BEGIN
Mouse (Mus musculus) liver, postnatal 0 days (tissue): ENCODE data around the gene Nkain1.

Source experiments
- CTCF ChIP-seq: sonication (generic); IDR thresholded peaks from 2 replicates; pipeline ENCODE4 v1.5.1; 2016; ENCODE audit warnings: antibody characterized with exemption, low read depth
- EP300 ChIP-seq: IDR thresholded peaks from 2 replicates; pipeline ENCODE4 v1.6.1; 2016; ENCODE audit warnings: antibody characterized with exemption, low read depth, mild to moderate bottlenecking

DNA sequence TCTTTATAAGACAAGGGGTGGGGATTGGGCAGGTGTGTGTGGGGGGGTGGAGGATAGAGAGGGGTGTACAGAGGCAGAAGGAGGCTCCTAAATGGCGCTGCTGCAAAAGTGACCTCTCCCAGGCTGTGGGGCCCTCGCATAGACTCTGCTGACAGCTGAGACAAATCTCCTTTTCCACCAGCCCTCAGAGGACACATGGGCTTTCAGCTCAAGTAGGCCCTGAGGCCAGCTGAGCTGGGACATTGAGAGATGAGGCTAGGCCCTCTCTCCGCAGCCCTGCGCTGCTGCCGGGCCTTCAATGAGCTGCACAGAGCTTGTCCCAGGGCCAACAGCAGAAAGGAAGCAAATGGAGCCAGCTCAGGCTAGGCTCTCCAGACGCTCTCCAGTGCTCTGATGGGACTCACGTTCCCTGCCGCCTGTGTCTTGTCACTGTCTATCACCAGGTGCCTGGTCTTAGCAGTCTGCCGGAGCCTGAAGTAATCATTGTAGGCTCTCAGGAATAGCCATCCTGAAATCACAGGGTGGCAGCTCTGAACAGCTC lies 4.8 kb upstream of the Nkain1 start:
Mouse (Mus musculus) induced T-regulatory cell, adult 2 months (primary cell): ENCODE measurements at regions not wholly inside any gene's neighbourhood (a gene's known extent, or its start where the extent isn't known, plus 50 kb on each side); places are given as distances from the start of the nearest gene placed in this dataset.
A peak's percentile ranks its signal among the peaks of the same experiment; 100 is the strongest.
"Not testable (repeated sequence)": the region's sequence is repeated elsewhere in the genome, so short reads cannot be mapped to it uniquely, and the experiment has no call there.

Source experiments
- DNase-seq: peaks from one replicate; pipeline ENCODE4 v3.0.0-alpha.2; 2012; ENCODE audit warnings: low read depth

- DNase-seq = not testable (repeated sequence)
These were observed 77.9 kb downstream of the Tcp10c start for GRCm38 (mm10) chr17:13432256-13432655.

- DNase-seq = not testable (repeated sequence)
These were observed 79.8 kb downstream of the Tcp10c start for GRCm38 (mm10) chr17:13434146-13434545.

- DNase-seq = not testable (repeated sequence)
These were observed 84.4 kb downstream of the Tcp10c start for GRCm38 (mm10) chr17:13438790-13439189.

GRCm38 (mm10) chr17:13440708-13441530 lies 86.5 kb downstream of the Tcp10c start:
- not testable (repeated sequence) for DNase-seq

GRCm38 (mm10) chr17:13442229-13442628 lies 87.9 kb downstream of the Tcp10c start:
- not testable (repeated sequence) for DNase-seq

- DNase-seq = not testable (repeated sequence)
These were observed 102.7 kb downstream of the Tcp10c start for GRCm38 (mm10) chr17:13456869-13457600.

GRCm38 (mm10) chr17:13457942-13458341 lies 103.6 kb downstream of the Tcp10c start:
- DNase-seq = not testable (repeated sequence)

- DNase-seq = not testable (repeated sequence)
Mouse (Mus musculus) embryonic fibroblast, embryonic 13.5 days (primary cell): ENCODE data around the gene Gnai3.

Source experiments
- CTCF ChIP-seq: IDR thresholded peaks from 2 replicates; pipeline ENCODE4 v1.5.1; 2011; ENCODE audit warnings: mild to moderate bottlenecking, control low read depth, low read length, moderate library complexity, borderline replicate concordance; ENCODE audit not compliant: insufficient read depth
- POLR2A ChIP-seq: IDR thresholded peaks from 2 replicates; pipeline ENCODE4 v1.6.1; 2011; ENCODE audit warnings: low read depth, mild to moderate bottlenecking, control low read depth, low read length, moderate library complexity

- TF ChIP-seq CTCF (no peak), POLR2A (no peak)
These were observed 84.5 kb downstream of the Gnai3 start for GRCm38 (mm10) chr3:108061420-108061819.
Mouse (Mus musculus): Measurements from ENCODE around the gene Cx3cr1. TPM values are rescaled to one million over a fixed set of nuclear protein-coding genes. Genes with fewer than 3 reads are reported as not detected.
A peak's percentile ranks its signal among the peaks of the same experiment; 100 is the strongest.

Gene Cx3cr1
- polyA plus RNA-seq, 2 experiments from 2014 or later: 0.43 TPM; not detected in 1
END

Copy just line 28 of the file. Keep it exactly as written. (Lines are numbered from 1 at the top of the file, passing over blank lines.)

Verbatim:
- CTCF ChIP-seq: IDR thresholded peaks from 2 replicates; pipeline ENCODE4 v1.5.1; 2011; ENCODE audit warnings: mild to moderate bottlenecking, control low read depth, low read length, moderate library complexity, borderline replicate concordance; ENCODE audit not compliant: insufficient read depth